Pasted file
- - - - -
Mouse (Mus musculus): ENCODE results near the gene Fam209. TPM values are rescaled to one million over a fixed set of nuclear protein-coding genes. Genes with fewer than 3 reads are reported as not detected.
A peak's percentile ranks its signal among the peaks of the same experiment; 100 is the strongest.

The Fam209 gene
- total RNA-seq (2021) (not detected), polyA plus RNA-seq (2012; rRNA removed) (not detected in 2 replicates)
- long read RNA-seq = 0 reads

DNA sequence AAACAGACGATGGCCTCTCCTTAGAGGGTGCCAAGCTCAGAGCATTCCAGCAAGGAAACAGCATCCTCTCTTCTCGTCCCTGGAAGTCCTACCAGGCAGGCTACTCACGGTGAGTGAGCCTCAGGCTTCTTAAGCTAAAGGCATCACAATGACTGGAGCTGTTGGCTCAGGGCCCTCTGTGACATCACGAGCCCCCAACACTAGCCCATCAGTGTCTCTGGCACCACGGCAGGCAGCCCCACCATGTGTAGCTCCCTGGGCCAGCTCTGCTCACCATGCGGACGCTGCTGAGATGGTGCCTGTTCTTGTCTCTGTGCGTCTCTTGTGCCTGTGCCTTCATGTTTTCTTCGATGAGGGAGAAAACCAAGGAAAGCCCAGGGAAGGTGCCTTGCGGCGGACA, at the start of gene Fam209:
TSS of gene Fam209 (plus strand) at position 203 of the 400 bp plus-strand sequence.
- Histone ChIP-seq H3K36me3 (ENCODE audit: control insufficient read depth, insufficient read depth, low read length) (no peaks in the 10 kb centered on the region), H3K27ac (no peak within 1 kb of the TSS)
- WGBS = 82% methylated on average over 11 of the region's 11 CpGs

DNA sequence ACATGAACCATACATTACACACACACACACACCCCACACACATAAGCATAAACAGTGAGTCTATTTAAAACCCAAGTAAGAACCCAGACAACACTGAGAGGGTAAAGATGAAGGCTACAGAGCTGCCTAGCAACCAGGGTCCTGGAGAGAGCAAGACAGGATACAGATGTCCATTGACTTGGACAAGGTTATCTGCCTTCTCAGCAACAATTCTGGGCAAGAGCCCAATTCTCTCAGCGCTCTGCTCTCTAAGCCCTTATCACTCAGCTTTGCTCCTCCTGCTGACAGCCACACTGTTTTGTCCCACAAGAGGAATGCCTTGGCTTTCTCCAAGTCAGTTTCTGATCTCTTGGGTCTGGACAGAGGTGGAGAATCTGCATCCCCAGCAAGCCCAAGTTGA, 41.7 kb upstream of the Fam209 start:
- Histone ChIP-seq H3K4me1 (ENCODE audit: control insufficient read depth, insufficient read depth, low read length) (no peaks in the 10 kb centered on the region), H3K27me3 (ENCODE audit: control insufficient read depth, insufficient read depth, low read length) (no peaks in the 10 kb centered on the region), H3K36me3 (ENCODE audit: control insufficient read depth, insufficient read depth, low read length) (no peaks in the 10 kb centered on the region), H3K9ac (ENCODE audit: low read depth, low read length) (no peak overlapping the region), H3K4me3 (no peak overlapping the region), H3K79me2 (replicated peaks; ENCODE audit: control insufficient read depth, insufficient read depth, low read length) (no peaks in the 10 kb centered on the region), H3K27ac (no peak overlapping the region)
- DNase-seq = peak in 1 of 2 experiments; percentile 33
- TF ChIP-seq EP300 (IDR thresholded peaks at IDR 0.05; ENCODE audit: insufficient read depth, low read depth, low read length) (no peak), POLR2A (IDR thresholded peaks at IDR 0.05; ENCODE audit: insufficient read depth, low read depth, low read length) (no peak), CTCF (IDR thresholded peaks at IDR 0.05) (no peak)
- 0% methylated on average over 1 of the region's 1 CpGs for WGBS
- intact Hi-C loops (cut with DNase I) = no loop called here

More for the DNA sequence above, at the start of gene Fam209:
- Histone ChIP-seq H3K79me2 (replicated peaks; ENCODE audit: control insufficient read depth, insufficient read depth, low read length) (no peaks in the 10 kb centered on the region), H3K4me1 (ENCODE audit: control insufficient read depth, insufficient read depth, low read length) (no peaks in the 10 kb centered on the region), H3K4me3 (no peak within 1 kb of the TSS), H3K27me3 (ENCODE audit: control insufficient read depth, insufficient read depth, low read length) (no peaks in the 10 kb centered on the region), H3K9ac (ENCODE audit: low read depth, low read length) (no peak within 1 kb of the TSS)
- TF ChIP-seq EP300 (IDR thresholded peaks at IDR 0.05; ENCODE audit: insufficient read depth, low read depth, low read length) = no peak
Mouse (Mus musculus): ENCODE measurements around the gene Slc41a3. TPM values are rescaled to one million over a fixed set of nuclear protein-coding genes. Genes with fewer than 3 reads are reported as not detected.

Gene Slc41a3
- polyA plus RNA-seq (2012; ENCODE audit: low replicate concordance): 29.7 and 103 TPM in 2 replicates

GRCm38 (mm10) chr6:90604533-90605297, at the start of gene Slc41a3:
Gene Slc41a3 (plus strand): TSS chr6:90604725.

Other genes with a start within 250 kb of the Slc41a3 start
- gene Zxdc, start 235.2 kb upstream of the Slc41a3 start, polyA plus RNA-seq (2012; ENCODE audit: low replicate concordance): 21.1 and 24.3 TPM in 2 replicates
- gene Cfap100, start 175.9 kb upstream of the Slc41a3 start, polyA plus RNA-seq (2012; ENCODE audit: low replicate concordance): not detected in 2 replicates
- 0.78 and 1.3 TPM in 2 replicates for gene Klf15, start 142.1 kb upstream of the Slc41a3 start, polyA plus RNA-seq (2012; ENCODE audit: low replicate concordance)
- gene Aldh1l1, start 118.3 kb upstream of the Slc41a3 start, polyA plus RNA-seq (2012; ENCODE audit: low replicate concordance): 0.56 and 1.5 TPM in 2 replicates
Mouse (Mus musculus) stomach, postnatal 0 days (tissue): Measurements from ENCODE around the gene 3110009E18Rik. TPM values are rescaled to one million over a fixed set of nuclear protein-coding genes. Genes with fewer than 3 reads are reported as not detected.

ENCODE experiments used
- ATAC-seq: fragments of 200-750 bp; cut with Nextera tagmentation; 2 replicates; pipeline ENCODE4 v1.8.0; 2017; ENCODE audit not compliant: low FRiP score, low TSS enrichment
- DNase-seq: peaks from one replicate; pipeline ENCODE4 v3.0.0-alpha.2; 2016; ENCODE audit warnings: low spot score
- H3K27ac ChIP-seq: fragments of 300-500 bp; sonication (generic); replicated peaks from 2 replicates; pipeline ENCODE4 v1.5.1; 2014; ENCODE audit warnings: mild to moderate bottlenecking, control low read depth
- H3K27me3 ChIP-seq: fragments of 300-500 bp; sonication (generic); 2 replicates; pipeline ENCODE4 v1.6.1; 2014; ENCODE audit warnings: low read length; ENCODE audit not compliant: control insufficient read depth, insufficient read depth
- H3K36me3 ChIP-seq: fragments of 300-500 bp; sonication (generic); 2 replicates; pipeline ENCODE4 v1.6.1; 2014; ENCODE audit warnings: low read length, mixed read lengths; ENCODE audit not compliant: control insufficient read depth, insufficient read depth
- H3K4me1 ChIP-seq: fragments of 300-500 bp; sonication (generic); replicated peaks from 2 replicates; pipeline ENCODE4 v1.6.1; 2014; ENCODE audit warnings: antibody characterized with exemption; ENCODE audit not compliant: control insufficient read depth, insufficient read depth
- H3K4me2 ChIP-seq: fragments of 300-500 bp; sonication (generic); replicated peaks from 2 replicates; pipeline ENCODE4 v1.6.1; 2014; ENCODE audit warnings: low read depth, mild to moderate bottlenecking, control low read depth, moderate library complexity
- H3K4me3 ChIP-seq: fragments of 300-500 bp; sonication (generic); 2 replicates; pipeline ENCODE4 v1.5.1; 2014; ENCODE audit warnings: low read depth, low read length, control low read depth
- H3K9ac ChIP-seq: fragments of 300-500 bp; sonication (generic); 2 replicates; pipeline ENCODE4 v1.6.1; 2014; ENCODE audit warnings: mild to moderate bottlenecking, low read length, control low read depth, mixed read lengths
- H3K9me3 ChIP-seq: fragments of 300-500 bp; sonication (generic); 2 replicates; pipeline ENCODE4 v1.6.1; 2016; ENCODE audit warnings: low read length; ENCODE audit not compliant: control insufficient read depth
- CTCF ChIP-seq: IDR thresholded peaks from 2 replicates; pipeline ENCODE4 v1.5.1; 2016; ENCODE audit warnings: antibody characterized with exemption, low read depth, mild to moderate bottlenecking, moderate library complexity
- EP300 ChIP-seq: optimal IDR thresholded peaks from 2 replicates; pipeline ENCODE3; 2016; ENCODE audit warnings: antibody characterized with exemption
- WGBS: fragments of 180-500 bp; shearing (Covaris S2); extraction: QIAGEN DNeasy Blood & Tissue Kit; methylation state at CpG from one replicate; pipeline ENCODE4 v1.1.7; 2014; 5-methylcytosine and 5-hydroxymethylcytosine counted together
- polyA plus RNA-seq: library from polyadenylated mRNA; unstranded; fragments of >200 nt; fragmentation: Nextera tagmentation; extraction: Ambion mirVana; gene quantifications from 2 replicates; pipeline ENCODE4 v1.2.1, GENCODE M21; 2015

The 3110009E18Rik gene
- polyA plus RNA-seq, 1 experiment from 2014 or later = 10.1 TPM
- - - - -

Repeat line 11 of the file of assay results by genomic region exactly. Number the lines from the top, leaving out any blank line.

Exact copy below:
- Histone ChIP-seq H3K4me1 (ENCODE audit: control insufficient read depth, insufficient read depth, low read length) (no peaks in the 10 kb centered on the region), H3K27me3 (ENCODE audit: control insufficient read depth, insufficient read depth, low read length) (no peaks in the 10 kb centered on the region), H3K36me3 (ENCODE audit: control insufficient read depth, insufficient read depth, low read length) (no peaks in the 10 kb centered on the region), H3K9ac (ENCODE audit: low read depth, low read length) (no peak overlapping the region), H3K4me3 (no peak overlapping the region), H3K79me2 (replicated peaks; ENCODE audit: control insufficient read depth, insufficient read depth, low read length) (no peaks in the 10 kb centered on the region), H3K27ac (no peak overlapping the region)